New journal article: This article, The Challenges Posed by Demographic Change in sub-Saharan Africa: A Concise Overview, presents a regional overview of some of the main challenges posed by the huge demographic change sub-Saharan Africa has undergone in the twenty-first century (and will experience going forward). According to the UN Population Division, 35 years from now the population of Africa will be around 22 percent of the global total. The way that associated challenges are faced may have high stakes both regionally and globally. This article examines challenges of pressure on health and education provision, food security and agriculture, urban living conditions, employment and livelihoods, and intra-regional migration.

New research report: In Bangladesh, early marriage and childbearing have led to an adolescent fertility rate that is among the highest in the world. This study, Expanding access to integrated family planning intervention packages for married adolescent girls in urban slums of Dhaka, Bangladesh, implemented and evaluated the efficacy of three interventions on reducing unintended pregnancy and unmet need for FP among married adolescent girls in Dhaka slums: (1) formation of a married adolescent girls’ club, (2) strengthening brac community health volunteer (Shyastha Shebika) activities on family planning counselling, and 3) involving government marriage registrars (Kazis) in FP service promotion. The girls’ clubs were strongly well-received and were effective in enhancing knowledge and support throughout the community on issues of unintended pregnancy and FP. Both the girls’ groups as well as the activities of Shyastha Shebikas were seen to significantly increase contraceptive uptake, and were mutually reinforcing of one another’s activities.

New Evidence brief: In Senegal, abortion is illegal unless the life of the mother is endangered. For the past several years there has been increasing public discussion and advocacy surrounding the question of revising this law. Yet throughout this process, the voices of women who experience unintended pregnancy following rape or incest have not been heard. This Evidence Brief -- L’expérience de femmes ayant subi une grossesse non désirée au Sénégal: Une étude qualitative -- summarizes a study that documented the experiences of some of these women as a way of adding their voices to the discussion and to offer evidence in advocacy for revision of the law.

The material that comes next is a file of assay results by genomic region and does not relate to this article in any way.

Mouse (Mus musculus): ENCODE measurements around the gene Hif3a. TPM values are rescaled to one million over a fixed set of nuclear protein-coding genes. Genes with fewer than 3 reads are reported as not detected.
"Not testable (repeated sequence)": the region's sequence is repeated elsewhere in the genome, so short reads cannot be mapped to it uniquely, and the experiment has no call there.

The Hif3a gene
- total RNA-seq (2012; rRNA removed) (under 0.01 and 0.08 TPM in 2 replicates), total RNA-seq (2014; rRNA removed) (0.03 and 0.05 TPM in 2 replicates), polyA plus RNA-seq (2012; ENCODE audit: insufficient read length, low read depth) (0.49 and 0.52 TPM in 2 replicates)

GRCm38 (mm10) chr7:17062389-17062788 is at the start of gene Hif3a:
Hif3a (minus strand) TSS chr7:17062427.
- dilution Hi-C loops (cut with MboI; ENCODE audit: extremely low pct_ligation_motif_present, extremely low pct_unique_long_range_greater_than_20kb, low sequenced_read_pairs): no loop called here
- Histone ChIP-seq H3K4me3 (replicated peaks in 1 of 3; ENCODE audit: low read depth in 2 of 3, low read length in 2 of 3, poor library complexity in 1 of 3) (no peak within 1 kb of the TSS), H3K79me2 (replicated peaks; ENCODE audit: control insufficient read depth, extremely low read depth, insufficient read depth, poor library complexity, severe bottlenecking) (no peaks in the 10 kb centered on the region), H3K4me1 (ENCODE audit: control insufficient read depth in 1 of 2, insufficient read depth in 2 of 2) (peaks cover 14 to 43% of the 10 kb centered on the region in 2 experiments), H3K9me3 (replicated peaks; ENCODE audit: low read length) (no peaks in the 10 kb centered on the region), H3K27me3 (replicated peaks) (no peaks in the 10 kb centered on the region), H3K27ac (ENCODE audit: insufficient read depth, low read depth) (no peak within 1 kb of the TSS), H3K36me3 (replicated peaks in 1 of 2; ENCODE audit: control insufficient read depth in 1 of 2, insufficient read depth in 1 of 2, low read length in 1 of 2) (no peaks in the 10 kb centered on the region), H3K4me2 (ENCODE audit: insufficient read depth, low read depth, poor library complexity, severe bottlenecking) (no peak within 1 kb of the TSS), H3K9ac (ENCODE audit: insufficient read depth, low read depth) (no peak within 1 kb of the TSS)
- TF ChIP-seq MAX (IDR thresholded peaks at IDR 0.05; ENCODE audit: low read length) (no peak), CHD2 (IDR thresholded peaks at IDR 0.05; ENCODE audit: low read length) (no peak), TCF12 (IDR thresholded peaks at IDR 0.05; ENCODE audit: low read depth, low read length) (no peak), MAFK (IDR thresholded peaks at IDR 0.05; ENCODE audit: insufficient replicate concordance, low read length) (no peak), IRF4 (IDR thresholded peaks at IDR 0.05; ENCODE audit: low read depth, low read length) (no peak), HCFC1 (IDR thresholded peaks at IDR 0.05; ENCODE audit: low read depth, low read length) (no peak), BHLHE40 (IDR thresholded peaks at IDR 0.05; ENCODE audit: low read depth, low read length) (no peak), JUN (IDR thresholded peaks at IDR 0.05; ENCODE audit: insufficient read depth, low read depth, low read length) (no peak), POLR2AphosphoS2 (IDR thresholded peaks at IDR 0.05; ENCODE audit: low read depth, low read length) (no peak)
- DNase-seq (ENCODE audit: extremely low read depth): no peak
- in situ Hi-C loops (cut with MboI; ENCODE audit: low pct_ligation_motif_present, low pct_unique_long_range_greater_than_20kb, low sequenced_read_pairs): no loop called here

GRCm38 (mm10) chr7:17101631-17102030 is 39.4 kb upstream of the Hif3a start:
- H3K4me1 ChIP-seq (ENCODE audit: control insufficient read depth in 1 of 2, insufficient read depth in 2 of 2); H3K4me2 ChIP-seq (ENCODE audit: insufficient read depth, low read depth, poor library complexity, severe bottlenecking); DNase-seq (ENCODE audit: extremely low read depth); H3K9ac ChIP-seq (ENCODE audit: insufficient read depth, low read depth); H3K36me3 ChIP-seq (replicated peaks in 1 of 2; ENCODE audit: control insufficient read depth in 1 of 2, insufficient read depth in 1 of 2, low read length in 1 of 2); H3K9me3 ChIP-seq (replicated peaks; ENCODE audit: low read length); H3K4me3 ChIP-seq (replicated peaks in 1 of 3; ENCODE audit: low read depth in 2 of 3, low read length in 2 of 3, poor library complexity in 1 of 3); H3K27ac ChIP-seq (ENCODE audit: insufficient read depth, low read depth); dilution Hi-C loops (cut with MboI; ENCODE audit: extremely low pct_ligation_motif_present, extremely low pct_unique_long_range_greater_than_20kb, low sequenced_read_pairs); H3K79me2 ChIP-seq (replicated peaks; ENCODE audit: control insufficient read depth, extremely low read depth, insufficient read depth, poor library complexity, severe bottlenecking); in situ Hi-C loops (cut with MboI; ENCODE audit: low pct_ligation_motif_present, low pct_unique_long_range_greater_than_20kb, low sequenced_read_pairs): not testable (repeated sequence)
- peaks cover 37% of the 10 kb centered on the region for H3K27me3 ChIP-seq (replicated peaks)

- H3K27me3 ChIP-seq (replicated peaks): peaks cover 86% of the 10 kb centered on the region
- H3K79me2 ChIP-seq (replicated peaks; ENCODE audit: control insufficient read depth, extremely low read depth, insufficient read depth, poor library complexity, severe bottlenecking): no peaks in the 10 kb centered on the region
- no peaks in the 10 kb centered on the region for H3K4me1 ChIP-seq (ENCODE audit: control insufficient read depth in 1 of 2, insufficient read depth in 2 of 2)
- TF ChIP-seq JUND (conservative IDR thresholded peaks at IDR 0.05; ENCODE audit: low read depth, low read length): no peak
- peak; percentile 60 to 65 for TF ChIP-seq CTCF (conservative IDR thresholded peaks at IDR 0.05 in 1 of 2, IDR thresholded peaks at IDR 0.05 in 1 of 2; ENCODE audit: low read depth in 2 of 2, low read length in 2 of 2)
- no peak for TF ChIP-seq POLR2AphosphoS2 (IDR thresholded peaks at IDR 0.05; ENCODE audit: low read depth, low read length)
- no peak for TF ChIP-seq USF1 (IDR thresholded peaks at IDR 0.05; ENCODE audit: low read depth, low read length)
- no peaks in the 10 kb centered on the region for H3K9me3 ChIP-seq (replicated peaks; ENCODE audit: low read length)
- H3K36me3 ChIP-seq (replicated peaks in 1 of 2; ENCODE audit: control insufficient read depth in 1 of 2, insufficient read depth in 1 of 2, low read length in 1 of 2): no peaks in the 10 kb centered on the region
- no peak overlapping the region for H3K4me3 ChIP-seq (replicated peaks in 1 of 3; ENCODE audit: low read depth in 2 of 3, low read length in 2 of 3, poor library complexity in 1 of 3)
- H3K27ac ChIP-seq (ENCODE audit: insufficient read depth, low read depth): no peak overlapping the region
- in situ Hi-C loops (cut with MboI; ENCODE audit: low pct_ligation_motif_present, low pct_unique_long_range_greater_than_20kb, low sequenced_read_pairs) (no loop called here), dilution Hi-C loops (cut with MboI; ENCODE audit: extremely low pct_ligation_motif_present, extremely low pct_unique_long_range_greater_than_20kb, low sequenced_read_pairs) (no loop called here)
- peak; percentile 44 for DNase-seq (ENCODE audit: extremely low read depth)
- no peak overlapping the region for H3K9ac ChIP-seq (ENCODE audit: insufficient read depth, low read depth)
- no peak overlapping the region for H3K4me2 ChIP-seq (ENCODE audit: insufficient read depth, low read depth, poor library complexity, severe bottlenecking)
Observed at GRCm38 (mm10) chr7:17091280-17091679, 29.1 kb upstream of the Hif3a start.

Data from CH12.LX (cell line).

STEP UP extended for two years: We are pleased to announce that DFID has approved a two-year extension of the STEP UP RPC. During this period, our focal activities will include work on the measurement of unintended pregnancy, education sector responses to early and unintended pregnancy, and access to menstrual regulation and post-abortion contraceptive services. In addition, the RPC's efforts will reflect an increased emphasis on facilitating the uptake of the evidence generated by the program over the past six years.

Activity update on supporting girls’ re-entry into school after pregnancy in Kenya: Schools have a key role to play in both enabling adolescents to prevent unintended pregnancy as well as supporting their re-entry into school after giving birth. An interview with STEP UP researcher Chi-Chi Undie was recently published by Newsdeeply in which she discusses STEP UP research on adolescent pregnancy and school re-entry in Homa Bay and a related proposed bill currently being debated in parliament in Kenya, the Care and Protection of Child and Parents Bill. Chi also tackles the question of what needs to come first when seeking to improve girls’ learning achievement in areas where dropout rates are high in this blog post—Is girls’ enrolment the chicken or the egg?—on the UNESCO IIEP Learning Portal.